Opera loving newcomers to London might make the forgivable assumptions that (a) London opera takes place at Covent Garden and in the Coliseum, (b) opera is an expensive thing built on a large scale and (c) the operatic world shuts down in August.

Forgivable, but wrong. This year, so far, London has seen performances from over twenty other opera companies with all shapes of repertoire and all sizes of budget: the scene could hardly be more thriving. And for the first two weeks of August, we can add the name of Time Zone Theatre to the list, with their festival entitled “Opera In The City”, to be performed at Bridewell Theatre, next door to the Christopher Wren designed St Bride’s Church in the heart of the City of London.

The festival steers well clear of “same old” standard repertoire, and within its four shows, there’s plenty of variety to tempt any operagoer looking for the unusual, with operas from around 1900 (Time Zone tag these with the name of their “Fin de Siècle” project), a double bill of experimental works, and a one-hander “opera-musical” which promises to pile on the schmaltz.

A century and a half before Peter Shaffer based his play Amadeus on the legend that Mozart died of poisoning at the hands of the jealous Antonio Salieri, Alexander Pushkin got there first, with his short play Mozart and Salieri. In 1897, Rimsky-Korsakov turned Pushkin’s work into an opera for two voices (although a baritone role, Salieri was originally sung by the great bass of the day, Feodor Chaliapin). Stepping into Chaliapin’s shoes will be baritone Nick Dwyer, with Mozart sung by tenor Roger Paterson. With neat symmetry, Mozart and Salieri will be presented as one half of a double bill, the second half being another two-hander, but for female voices: Pietro Mascagni’s Zanetto. Where Rimsky’s opera tells of fatal antipathy, Zanetto is a wistful, bittersweet encounter between a wandering minstrel and a courtesan, who might be the woman of his dreams had she not renounced love. Becca Marriott is the courtesan Silvia, Sophie Goldrick takes on the trouser role of her would-be lover.

Nick Dwyer and Becca Marriott in <i>A Florentine Tragedy</i>
Nick Dwyer and Becca Marriott in A Florentine Tragedy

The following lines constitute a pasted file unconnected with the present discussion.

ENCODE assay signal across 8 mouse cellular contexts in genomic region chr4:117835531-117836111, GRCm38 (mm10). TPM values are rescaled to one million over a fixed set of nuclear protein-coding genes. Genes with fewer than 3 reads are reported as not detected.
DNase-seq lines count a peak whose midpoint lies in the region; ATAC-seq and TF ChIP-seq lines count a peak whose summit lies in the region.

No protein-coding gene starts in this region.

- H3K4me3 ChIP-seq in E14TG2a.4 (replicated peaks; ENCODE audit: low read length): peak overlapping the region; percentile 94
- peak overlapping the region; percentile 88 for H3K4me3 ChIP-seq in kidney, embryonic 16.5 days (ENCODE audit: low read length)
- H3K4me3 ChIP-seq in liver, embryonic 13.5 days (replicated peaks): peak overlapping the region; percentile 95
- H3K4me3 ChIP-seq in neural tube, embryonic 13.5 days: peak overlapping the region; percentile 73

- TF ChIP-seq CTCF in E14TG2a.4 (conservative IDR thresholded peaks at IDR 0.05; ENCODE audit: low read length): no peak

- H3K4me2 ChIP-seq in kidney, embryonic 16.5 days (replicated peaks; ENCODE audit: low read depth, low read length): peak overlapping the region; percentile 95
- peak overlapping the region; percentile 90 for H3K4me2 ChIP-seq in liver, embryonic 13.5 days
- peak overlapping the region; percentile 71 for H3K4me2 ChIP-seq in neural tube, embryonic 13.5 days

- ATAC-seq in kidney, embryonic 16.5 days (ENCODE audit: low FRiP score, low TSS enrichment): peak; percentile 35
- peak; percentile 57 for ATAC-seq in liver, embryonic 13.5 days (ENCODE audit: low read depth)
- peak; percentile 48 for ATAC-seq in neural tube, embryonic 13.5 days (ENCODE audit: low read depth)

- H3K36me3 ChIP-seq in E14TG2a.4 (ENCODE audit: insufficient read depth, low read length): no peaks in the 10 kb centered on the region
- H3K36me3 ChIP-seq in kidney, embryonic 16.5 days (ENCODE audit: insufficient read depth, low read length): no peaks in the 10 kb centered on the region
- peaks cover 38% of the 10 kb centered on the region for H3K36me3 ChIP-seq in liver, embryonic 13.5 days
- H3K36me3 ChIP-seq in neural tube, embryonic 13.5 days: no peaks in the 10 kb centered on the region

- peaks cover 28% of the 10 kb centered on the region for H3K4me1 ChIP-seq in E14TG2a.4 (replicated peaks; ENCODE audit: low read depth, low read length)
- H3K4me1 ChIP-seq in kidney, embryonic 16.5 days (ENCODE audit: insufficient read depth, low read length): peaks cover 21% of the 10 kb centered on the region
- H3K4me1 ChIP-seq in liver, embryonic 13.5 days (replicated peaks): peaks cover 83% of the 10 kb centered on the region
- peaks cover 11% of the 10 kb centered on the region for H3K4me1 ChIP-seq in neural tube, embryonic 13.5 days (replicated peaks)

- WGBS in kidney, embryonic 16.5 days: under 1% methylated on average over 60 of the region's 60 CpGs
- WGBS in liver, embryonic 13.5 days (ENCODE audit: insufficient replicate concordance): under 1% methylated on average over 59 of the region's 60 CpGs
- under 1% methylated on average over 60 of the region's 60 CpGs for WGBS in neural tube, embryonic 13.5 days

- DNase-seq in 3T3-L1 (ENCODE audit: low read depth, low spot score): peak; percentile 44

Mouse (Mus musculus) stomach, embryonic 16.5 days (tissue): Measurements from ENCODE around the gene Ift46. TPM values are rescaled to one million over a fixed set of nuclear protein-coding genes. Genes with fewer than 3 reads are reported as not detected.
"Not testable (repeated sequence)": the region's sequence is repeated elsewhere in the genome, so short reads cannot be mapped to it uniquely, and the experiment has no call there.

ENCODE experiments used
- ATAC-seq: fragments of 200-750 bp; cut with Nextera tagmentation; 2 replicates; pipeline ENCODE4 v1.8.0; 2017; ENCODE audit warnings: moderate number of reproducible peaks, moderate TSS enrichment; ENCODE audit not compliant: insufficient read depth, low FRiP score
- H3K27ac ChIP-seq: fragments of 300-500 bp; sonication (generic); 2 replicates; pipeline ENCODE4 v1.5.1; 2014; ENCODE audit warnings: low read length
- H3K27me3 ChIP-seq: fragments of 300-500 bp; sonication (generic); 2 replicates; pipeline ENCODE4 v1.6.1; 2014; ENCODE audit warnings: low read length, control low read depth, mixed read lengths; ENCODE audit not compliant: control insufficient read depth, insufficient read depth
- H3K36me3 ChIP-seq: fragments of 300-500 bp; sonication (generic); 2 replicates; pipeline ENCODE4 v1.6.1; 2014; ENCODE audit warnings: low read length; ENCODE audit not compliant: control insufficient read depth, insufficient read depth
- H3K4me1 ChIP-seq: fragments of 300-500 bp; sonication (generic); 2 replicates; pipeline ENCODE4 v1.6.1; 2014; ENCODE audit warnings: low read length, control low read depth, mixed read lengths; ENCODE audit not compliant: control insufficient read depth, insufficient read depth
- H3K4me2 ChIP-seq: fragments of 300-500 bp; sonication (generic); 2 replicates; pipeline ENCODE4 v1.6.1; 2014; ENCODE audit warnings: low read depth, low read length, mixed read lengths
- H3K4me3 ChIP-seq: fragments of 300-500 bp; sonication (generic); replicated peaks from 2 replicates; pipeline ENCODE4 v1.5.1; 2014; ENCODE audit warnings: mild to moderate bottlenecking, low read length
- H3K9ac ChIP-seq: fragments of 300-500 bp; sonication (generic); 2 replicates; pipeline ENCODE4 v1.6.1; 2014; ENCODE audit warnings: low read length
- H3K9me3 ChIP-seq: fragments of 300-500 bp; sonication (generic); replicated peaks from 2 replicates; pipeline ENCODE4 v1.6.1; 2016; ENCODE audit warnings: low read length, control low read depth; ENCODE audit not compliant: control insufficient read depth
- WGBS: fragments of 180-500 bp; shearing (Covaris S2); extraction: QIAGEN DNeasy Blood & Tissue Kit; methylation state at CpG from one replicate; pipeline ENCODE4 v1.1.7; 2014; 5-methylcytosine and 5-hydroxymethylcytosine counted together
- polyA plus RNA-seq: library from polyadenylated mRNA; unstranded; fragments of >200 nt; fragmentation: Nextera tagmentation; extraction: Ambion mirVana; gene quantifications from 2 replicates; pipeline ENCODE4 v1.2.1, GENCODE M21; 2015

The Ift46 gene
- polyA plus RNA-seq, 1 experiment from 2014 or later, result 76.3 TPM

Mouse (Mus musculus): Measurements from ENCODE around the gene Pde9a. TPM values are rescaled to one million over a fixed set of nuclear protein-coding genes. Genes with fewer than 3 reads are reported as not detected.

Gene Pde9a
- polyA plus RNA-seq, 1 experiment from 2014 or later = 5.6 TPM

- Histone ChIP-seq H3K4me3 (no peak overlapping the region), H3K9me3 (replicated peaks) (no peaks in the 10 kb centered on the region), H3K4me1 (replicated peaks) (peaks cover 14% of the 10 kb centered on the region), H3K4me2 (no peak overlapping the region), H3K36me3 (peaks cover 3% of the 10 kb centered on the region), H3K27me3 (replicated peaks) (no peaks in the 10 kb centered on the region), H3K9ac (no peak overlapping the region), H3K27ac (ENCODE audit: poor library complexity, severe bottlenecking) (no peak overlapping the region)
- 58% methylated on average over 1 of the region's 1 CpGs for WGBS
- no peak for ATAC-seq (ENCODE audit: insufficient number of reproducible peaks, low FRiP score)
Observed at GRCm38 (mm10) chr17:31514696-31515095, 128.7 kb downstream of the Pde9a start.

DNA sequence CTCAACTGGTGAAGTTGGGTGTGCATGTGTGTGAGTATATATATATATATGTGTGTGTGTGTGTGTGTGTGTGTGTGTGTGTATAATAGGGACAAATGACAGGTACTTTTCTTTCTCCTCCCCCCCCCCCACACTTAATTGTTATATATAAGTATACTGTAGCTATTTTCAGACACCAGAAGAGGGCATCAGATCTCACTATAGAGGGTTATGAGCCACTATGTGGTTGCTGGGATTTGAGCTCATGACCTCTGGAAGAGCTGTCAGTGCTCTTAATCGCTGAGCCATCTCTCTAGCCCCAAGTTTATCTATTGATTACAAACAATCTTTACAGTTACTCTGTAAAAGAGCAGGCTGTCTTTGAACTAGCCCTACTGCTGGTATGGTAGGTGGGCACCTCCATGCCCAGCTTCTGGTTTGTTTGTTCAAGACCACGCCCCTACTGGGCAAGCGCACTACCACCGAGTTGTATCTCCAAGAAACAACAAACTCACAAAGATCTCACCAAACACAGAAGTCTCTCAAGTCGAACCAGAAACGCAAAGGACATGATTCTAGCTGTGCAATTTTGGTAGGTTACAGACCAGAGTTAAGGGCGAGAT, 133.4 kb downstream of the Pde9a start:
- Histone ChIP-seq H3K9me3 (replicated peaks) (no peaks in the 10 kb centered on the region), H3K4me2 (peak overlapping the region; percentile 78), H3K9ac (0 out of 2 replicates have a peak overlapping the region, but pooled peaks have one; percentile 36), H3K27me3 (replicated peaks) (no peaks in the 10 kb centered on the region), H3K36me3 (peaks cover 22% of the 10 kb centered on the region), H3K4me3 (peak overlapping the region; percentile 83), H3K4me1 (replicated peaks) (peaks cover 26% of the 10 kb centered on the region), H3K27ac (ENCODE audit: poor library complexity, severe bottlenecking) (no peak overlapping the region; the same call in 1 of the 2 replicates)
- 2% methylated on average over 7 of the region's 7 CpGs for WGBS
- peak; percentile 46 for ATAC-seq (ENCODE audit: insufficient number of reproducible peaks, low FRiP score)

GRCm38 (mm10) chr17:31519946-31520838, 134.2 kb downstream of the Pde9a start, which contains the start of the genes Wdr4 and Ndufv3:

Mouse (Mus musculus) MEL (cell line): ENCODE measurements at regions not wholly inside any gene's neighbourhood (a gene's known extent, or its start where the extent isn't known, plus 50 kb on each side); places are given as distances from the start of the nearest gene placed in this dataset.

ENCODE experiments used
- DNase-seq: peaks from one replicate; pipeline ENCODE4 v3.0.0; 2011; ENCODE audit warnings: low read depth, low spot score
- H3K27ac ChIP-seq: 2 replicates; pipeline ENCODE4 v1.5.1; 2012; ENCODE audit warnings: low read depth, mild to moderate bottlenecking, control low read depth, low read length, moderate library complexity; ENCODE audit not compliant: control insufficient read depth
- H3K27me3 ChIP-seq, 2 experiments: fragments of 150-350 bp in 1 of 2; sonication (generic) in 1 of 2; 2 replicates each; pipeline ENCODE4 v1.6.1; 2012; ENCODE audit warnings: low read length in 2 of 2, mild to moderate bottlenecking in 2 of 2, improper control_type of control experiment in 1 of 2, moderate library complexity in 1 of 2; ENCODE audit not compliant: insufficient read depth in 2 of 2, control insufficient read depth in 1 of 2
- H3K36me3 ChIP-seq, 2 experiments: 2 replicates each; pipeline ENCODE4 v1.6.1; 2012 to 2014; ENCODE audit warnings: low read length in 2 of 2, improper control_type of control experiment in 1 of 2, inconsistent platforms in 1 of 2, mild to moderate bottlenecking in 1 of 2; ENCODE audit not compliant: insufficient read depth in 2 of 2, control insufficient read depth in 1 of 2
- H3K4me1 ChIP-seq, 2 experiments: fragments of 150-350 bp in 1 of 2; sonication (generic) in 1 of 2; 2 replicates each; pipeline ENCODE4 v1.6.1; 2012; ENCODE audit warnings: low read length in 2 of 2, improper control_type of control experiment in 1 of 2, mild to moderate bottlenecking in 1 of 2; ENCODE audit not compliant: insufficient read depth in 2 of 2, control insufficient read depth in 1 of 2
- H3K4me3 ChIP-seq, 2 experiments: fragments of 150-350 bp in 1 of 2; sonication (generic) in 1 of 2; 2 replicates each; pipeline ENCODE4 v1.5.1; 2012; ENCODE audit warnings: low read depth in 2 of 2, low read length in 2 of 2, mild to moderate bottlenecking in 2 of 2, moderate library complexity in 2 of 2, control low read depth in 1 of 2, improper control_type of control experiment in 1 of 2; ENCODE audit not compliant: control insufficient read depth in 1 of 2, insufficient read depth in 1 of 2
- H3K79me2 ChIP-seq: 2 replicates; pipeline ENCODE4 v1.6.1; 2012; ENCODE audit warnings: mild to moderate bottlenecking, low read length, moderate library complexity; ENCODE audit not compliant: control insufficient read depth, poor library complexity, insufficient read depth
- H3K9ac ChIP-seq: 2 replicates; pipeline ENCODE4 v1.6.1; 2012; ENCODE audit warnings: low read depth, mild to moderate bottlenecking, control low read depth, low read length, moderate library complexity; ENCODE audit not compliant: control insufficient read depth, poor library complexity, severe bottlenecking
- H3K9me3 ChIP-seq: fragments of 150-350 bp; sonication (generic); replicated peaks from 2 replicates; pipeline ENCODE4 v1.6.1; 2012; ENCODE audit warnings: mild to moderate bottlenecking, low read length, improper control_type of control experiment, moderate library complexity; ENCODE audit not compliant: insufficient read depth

The two operas are directed by festival director Pamela Schermann, who promises an “original, innovative and captivating” production and also directs the other “Fin de Siècle” offering: Alexander von Zemlinsky’s A Florentine Tragedy, based on an unfinished play by Oscar Wilde. A pot-boiling tale of a cuckolded husband’s fury and revenge is set to music of true Late Romantic lusciousness.

If you’re searching for new operatic experiences and 1900 is way too old hat for you, the show for you is the festival’s closing show: the double bill of Simone Spagnolo’s Even you, lights, cannot hear me and Sara Toth’s Nero Monologues, both of which combine opera with other art forms. Taking his text from Chekhov, Spagnolo asks you to imagine “a spaceless world, where a two-headed creature sings, in perpetual motion” and promises “a glimpse of life after the world’s end” (the work is intriguingly scored for “two opera singers doubling on piano and pebbles”). Toth combines poetry with music from sources as diverse as Monteverdi, Handel, Copland and Kurtág, attempting the improbable feat of “a humanised portrayal of Nero”.

Last but not least: the diametrical opposite of such challenging, avant garde fare is to immerse yourself into a good, solid dose of nostalgia in the shape of Lanza, Andrew Bain’s one man biopic in which Mario Lanza “sets the record straight” about his career. If you don’t remember Lanza, he was a huge star in the 1950s, taking the title role in the movie The Great Caruso, which did as much as anything to bring opera into the consciousness of a wide public: both José Carreras and Plácido Domingo have cited him as one of the reasons they became operatic tenors. To get a feel for the man’s artistry, look no further than this clip of him singing “La donna è mobile”:

Having started out as a dentist, Bain has built an impressive singing career, and this show will combine some of Lanza's opera hits with light music classics such as Granada and Lanza’s first million-selling hit Be my Love.

This preview was sponsored by the Opera in the City Festival, which runs from August 1st-12th at the Bridewell Theatre. You can see full listings here.